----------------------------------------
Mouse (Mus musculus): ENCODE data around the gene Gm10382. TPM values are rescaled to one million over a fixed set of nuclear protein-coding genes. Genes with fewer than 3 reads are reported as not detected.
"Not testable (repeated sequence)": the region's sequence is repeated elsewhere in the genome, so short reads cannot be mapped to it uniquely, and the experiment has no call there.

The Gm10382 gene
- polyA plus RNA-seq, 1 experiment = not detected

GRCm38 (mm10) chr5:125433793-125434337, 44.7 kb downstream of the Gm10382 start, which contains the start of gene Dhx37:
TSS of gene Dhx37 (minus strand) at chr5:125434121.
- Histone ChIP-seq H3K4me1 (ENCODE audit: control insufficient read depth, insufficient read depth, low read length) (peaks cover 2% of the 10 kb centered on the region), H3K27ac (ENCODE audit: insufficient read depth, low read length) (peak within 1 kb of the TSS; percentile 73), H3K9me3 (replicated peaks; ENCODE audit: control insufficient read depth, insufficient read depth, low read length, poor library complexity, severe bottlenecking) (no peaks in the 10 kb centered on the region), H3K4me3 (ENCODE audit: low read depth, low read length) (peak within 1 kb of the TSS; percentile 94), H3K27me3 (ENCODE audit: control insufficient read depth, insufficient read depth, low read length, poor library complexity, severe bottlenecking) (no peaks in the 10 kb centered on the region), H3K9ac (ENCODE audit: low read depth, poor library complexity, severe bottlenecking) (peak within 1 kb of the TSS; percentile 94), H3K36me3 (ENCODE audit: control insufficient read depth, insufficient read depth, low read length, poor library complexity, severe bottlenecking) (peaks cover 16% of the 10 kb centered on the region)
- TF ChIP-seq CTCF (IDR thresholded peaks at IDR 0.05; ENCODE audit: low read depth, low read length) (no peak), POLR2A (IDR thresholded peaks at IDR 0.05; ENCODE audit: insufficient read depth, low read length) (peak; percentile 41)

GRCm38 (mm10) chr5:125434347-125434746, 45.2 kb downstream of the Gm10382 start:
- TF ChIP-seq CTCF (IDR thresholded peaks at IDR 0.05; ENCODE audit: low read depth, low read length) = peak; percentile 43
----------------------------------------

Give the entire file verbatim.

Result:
Mouse (Mus musculus): ENCODE data around the gene Gm10382. TPM values are rescaled to one million over a fixed set of nuclear protein-coding genes. Genes with fewer than 3 reads are reported as not detected.
"Not testable (repeated sequence)": the region's sequence is repeated elsewhere in the genome, so short reads cannot be mapped to it uniquely, and the experiment has no call there.

The Gm10382 gene
- polyA plus RNA-seq, 1 experiment = not detected

GRCm38 (mm10) chr5:125433793-125434337, 44.7 kb downstream of the Gm10382 start, which contains the start of gene Dhx37:
TSS of gene Dhx37 (minus strand) at chr5:125434121.
- Histone ChIP-seq H3K4me1 (ENCODE audit: control insufficient read depth, insufficient read depth, low read length) (peaks cover 2% of the 10 kb centered on the region), H3K27ac (ENCODE audit: insufficient read depth, low read length) (peak within 1 kb of the TSS; percentile 73), H3K9me3 (replicated peaks; ENCODE audit: control insufficient read depth, insufficient read depth, low read length, poor library complexity, severe bottlenecking) (no peaks in the 10 kb centered on the region), H3K4me3 (ENCODE audit: low read depth, low read length) (peak within 1 kb of the TSS; percentile 94), H3K27me3 (ENCODE audit: control insufficient read depth, insufficient read depth, low read length, poor library complexity, severe bottlenecking) (no peaks in the 10 kb centered on the region), H3K9ac (ENCODE audit: low read depth, poor library complexity, severe bottlenecking) (peak within 1 kb of the TSS; percentile 94), H3K36me3 (ENCODE audit: control insufficient read depth, insufficient read depth, low read length, poor library complexity, severe bottlenecking) (peaks cover 16% of the 10 kb centered on the region)
- TF ChIP-seq CTCF (IDR thresholded peaks at IDR 0.05; ENCODE audit: low read depth, low read length) (no peak), POLR2A (IDR thresholded peaks at IDR 0.05; ENCODE audit: insufficient read depth, low read length) (peak; percentile 41)

GRCm38 (mm10) chr5:125434347-125434746, 45.2 kb downstream of the Gm10382 start:
- TF ChIP-seq CTCF (IDR thresholded peaks at IDR 0.05; ENCODE audit: low read depth, low read length) = peak; percentile 43